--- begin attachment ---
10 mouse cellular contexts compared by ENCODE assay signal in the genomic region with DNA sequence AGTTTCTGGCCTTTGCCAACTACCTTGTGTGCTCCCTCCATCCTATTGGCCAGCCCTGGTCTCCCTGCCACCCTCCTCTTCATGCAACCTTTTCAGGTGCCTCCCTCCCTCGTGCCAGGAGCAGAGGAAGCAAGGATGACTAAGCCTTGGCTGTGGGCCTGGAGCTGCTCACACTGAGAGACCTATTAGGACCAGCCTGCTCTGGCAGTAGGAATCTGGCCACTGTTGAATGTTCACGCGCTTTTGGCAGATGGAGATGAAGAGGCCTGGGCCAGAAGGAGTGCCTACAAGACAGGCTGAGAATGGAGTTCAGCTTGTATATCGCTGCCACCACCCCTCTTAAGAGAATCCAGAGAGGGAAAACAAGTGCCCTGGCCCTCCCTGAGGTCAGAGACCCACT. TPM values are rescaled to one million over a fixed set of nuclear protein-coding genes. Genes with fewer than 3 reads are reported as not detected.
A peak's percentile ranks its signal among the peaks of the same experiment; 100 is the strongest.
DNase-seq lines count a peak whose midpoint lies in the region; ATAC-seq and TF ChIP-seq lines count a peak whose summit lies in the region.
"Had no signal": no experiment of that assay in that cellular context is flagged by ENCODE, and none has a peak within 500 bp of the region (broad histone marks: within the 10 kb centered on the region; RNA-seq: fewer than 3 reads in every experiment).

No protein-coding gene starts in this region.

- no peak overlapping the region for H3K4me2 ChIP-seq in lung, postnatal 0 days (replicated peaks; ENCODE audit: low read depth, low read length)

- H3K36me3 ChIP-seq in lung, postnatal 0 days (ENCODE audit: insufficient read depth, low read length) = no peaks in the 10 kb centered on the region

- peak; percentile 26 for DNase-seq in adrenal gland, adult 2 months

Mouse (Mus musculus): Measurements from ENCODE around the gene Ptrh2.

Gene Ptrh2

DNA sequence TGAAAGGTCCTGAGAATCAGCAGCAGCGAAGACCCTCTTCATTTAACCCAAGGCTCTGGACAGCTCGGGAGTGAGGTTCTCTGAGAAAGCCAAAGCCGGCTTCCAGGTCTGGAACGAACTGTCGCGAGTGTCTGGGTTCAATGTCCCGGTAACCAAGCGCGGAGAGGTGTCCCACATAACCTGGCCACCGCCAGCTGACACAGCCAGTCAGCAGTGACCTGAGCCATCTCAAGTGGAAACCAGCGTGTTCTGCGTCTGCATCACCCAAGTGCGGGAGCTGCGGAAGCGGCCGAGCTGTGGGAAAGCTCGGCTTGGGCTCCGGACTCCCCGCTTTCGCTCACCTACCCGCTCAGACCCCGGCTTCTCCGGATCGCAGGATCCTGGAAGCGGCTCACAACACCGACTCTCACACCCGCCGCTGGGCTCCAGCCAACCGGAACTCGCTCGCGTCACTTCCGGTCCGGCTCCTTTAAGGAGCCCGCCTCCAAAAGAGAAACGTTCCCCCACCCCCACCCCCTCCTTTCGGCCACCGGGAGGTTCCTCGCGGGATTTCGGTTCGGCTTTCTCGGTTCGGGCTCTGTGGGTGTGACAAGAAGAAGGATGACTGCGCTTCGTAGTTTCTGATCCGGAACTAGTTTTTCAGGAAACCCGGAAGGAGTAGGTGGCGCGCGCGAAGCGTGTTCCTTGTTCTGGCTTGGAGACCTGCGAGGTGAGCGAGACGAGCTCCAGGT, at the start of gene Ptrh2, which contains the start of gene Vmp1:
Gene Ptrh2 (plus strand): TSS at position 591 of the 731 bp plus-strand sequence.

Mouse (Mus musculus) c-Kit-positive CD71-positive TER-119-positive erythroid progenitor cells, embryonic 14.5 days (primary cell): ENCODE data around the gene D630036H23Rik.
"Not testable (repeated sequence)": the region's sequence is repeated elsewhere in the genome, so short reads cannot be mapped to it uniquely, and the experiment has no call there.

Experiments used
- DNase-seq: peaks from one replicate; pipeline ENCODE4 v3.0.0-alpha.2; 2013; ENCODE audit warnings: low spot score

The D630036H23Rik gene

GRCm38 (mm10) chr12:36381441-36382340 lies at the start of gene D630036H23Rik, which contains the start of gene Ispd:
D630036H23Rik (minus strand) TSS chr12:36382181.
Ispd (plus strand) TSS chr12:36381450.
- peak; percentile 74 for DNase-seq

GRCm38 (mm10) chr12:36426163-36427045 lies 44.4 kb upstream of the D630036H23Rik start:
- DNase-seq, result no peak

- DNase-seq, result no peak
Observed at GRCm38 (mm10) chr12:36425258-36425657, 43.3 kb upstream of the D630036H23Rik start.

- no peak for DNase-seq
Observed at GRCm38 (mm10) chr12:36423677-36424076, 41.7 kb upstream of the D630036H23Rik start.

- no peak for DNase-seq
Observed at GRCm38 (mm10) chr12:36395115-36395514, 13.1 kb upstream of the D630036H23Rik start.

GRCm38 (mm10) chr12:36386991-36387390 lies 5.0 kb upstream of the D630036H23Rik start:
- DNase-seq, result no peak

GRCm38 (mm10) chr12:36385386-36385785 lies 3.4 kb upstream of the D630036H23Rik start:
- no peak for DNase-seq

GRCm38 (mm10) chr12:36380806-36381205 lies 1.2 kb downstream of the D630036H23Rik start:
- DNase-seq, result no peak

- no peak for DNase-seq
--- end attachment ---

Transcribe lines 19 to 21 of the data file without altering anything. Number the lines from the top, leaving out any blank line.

D630036H23Rik (minus strand) TSS chr12:36382181.
Ispd (plus strand) TSS chr12:36381450.
- peak; percentile 74 for DNase-seq